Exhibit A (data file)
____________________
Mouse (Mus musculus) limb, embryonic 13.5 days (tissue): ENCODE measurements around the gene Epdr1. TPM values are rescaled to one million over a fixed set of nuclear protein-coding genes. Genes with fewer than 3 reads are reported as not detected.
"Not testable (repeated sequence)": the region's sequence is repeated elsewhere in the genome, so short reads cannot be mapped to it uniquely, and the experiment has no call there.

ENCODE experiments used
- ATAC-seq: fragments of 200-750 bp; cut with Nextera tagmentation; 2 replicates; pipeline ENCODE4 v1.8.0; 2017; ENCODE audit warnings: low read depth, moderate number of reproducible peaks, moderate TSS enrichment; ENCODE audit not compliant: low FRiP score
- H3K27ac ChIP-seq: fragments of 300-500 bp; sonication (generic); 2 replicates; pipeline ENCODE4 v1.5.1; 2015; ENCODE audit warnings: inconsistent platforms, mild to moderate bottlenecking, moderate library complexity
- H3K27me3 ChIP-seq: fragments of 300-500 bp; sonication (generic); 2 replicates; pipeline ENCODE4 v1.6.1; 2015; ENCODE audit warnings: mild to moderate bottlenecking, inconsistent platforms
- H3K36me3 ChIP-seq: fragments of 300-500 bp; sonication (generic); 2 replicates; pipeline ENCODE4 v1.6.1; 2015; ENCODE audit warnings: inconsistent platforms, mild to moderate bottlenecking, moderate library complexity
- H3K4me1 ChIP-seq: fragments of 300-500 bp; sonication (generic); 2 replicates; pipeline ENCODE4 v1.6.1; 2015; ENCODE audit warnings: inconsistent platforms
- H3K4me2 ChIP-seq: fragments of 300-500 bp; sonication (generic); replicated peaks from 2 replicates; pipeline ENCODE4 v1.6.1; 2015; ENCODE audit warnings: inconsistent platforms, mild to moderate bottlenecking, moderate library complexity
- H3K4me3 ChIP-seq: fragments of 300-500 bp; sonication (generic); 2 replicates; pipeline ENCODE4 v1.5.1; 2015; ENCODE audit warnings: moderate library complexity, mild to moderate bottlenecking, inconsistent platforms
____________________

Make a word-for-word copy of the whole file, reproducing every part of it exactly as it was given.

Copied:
Mouse (Mus musculus) limb, embryonic 13.5 days (tissue): ENCODE measurements around the gene Epdr1. TPM values are rescaled to one million over a fixed set of nuclear protein-coding genes. Genes with fewer than 3 reads are reported as not detected.
"Not testable (repeated sequence)": the region's sequence is repeated elsewhere in the genome, so short reads cannot be mapped to it uniquely, and the experiment has no call there.

ENCODE experiments used
- ATAC-seq: fragments of 200-750 bp; cut with Nextera tagmentation; 2 replicates; pipeline ENCODE4 v1.8.0; 2017; ENCODE audit warnings: low read depth, moderate number of reproducible peaks, moderate TSS enrichment; ENCODE audit not compliant: low FRiP score
- H3K27ac ChIP-seq: fragments of 300-500 bp; sonication (generic); 2 replicates; pipeline ENCODE4 v1.5.1; 2015; ENCODE audit warnings: inconsistent platforms, mild to moderate bottlenecking, moderate library complexity
- H3K27me3 ChIP-seq: fragments of 300-500 bp; sonication (generic); 2 replicates; pipeline ENCODE4 v1.6.1; 2015; ENCODE audit warnings: mild to moderate bottlenecking, inconsistent platforms
- H3K36me3 ChIP-seq: fragments of 300-500 bp; sonication (generic); 2 replicates; pipeline ENCODE4 v1.6.1; 2015; ENCODE audit warnings: inconsistent platforms, mild to moderate bottlenecking, moderate library complexity
- H3K4me1 ChIP-seq: fragments of 300-500 bp; sonication (generic); 2 replicates; pipeline ENCODE4 v1.6.1; 2015; ENCODE audit warnings: inconsistent platforms
- H3K4me2 ChIP-seq: fragments of 300-500 bp; sonication (generic); replicated peaks from 2 replicates; pipeline ENCODE4 v1.6.1; 2015; ENCODE audit warnings: inconsistent platforms, mild to moderate bottlenecking, moderate library complexity
- H3K4me3 ChIP-seq: fragments of 300-500 bp; sonication (generic); 2 replicates; pipeline ENCODE4 v1.5.1; 2015; ENCODE audit warnings: moderate library complexity, mild to moderate bottlenecking, inconsistent platforms